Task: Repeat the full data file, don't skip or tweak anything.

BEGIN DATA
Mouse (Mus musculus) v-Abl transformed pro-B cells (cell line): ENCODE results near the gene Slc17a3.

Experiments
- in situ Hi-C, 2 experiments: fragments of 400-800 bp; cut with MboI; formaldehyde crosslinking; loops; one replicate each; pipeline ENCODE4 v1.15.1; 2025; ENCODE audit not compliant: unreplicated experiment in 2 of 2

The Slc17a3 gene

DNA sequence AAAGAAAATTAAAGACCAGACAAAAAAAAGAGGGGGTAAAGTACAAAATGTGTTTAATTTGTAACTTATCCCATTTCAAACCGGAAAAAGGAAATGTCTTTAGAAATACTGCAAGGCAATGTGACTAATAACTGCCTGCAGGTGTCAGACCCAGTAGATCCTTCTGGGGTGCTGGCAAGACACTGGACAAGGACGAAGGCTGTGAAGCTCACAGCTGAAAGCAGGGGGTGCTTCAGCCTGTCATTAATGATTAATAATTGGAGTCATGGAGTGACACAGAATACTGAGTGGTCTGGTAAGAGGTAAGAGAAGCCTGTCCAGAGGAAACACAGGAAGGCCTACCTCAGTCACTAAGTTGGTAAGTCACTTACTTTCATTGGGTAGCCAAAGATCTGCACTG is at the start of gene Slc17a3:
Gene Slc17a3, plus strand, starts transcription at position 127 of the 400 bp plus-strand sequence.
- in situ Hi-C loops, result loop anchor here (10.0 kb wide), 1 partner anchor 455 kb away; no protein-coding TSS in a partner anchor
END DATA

Mouse (Mus musculus) v-Abl transformed pro-B cells (cell line): ENCODE results near the gene Slc17a3.

Experiments
- in situ Hi-C, 2 experiments: fragments of 400-800 bp; cut with MboI; formaldehyde crosslinking; loops; one replicate each; pipeline ENCODE4 v1.15.1; 2025; ENCODE audit not compliant: unreplicated experiment in 2 of 2

The Slc17a3 gene

DNA sequence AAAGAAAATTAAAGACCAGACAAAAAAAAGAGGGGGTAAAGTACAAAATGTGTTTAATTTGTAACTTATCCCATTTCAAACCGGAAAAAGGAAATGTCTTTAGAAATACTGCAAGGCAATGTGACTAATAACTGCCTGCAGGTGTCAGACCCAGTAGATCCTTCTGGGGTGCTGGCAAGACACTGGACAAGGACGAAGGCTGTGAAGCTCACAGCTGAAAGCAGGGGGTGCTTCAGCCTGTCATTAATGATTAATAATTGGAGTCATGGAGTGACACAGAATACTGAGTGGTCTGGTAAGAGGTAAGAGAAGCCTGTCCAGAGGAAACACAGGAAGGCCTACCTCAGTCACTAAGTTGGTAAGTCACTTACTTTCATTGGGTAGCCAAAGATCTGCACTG is at the start of gene Slc17a3:
Gene Slc17a3, plus strand, starts transcription at position 127 of the 400 bp plus-strand sequence.
- in situ Hi-C loops, result loop anchor here (10.0 kb wide), 1 partner anchor 455 kb away; no protein-coding TSS in a partner anchor